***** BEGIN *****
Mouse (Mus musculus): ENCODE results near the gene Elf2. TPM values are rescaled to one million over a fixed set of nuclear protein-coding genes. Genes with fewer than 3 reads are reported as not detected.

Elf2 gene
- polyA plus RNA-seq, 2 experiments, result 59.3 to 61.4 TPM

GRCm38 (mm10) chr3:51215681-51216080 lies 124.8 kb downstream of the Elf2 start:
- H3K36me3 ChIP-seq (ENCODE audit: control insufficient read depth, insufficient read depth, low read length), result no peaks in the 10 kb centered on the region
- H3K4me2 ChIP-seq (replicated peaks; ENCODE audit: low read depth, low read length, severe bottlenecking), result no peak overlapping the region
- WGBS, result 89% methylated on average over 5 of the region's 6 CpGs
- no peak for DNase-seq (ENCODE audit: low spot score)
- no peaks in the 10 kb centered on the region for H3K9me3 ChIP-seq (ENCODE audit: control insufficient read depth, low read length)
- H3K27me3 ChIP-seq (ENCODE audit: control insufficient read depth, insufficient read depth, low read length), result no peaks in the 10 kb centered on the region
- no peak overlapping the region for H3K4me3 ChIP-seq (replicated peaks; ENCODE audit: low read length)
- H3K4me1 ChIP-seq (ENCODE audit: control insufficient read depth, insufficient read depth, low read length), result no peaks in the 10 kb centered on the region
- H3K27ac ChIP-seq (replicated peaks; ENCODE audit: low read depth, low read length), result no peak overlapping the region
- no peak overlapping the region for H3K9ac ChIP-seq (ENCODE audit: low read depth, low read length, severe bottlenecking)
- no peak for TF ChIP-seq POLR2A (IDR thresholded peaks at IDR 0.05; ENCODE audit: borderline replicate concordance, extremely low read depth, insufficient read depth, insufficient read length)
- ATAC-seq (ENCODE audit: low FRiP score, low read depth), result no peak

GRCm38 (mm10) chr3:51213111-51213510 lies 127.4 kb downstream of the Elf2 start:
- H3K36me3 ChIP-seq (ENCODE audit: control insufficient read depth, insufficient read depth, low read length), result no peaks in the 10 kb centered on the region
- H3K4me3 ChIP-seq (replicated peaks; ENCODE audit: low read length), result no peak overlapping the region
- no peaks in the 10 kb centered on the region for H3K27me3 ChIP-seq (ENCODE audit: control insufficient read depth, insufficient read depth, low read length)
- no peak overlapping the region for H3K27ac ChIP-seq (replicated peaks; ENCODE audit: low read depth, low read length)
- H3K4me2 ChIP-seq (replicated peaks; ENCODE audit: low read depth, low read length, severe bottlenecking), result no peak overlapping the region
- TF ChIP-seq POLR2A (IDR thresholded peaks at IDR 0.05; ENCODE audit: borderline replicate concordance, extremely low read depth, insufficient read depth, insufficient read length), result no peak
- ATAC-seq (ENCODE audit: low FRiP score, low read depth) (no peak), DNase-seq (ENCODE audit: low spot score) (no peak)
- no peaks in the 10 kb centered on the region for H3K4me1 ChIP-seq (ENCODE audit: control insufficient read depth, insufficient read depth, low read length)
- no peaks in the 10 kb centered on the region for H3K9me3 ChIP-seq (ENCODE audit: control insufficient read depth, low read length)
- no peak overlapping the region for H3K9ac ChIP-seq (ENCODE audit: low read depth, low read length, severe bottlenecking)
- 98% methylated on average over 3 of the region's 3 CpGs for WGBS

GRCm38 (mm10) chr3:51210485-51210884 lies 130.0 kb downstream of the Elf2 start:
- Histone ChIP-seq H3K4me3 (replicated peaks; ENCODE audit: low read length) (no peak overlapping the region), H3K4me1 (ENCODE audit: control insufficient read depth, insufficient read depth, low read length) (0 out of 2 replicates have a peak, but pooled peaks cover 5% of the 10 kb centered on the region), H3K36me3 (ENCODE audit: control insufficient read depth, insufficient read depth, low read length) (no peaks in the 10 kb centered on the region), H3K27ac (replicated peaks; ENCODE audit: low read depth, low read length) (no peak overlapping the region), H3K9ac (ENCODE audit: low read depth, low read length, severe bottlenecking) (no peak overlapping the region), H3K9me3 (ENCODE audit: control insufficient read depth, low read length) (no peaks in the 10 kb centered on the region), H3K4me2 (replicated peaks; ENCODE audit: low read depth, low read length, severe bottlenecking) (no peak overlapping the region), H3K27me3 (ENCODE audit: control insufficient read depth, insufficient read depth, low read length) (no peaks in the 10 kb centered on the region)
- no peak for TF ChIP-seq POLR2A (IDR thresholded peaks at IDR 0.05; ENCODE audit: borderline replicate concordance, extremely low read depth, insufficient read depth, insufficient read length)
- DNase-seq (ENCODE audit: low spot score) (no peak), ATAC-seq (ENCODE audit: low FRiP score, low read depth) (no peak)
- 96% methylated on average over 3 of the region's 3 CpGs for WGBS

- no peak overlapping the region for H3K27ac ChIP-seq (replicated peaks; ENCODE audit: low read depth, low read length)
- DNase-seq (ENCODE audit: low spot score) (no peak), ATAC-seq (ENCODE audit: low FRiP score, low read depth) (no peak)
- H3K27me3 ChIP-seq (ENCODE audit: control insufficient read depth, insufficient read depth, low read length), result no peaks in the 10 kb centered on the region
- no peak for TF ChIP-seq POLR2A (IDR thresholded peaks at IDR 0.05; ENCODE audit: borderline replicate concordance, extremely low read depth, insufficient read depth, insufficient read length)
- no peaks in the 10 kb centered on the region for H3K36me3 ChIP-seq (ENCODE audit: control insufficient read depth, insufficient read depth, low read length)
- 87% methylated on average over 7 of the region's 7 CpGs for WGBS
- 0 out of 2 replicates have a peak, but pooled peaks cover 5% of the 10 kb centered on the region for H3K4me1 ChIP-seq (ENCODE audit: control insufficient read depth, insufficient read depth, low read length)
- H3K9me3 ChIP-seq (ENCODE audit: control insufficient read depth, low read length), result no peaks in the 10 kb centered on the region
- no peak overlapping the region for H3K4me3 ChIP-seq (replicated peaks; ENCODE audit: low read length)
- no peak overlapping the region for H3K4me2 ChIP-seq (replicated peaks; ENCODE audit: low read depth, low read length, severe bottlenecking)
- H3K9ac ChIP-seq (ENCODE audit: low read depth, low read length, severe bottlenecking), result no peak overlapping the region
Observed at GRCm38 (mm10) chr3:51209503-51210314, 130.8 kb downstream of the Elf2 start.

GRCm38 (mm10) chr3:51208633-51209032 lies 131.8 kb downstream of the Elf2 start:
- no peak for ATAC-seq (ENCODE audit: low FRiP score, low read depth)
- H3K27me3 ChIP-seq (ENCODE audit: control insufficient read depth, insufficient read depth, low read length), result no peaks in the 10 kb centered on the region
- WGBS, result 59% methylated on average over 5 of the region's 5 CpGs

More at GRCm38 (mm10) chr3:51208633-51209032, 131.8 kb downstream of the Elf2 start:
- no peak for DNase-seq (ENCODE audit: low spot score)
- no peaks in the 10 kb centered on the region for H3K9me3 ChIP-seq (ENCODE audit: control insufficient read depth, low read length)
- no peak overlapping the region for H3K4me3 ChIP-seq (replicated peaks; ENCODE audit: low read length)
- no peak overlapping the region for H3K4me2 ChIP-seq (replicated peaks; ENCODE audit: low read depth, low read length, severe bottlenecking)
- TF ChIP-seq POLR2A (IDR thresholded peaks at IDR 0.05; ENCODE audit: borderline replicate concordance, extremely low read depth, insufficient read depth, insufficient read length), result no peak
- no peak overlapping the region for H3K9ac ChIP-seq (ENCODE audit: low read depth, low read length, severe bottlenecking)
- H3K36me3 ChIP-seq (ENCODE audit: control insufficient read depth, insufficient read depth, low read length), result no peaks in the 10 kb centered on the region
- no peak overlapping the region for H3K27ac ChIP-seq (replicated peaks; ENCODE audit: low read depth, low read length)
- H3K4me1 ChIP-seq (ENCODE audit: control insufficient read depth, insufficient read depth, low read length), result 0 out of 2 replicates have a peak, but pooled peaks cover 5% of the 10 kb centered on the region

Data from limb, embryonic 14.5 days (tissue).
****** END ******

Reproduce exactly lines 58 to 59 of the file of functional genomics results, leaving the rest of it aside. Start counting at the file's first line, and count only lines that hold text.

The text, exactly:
- no peak overlapping the region for H3K27ac ChIP-seq (replicated peaks; ENCODE audit: low read depth, low read length)
- H3K4me1 ChIP-seq (ENCODE audit: control insufficient read depth, insufficient read depth, low read length), result 0 out of 2 replicates have a peak, but pooled peaks cover 5% of the 10 kb centered on the region